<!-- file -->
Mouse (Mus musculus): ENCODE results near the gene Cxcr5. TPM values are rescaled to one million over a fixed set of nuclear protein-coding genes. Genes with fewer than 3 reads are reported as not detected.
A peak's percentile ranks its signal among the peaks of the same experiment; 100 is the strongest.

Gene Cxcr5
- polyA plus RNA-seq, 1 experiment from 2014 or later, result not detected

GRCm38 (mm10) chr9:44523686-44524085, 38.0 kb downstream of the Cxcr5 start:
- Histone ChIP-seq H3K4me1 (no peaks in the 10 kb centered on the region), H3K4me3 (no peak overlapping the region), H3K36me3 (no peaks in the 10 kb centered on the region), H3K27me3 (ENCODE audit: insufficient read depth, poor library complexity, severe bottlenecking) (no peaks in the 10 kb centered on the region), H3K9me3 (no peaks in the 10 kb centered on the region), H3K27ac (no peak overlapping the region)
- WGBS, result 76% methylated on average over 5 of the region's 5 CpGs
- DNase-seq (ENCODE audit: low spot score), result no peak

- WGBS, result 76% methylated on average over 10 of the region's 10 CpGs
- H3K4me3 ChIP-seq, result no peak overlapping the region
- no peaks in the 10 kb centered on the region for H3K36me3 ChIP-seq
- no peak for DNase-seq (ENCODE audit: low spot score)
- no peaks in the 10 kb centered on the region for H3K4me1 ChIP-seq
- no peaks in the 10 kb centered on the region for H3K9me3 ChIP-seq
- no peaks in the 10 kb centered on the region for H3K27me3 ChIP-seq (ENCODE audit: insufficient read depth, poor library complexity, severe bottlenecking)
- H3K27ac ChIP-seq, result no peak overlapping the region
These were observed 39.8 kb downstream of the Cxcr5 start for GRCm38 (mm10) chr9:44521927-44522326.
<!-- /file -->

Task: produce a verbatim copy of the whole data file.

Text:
Mouse (Mus musculus): ENCODE results near the gene Cxcr5. TPM values are rescaled to one million over a fixed set of nuclear protein-coding genes. Genes with fewer than 3 reads are reported as not detected.
A peak's percentile ranks its signal among the peaks of the same experiment; 100 is the strongest.

Gene Cxcr5
- polyA plus RNA-seq, 1 experiment from 2014 or later, result not detected

GRCm38 (mm10) chr9:44523686-44524085, 38.0 kb downstream of the Cxcr5 start:
- Histone ChIP-seq H3K4me1 (no peaks in the 10 kb centered on the region), H3K4me3 (no peak overlapping the region), H3K36me3 (no peaks in the 10 kb centered on the region), H3K27me3 (ENCODE audit: insufficient read depth, poor library complexity, severe bottlenecking) (no peaks in the 10 kb centered on the region), H3K9me3 (no peaks in the 10 kb centered on the region), H3K27ac (no peak overlapping the region)
- WGBS, result 76% methylated on average over 5 of the region's 5 CpGs
- DNase-seq (ENCODE audit: low spot score), result no peak

- WGBS, result 76% methylated on average over 10 of the region's 10 CpGs
- H3K4me3 ChIP-seq, result no peak overlapping the region
- no peaks in the 10 kb centered on the region for H3K36me3 ChIP-seq
- no peak for DNase-seq (ENCODE audit: low spot score)
- no peaks in the 10 kb centered on the region for H3K4me1 ChIP-seq
- no peaks in the 10 kb centered on the region for H3K9me3 ChIP-seq
- no peaks in the 10 kb centered on the region for H3K27me3 ChIP-seq (ENCODE audit: insufficient read depth, poor library complexity, severe bottlenecking)
- H3K27ac ChIP-seq, result no peak overlapping the region
These were observed 39.8 kb downstream of the Cxcr5 start for GRCm38 (mm10) chr9:44521927-44522326.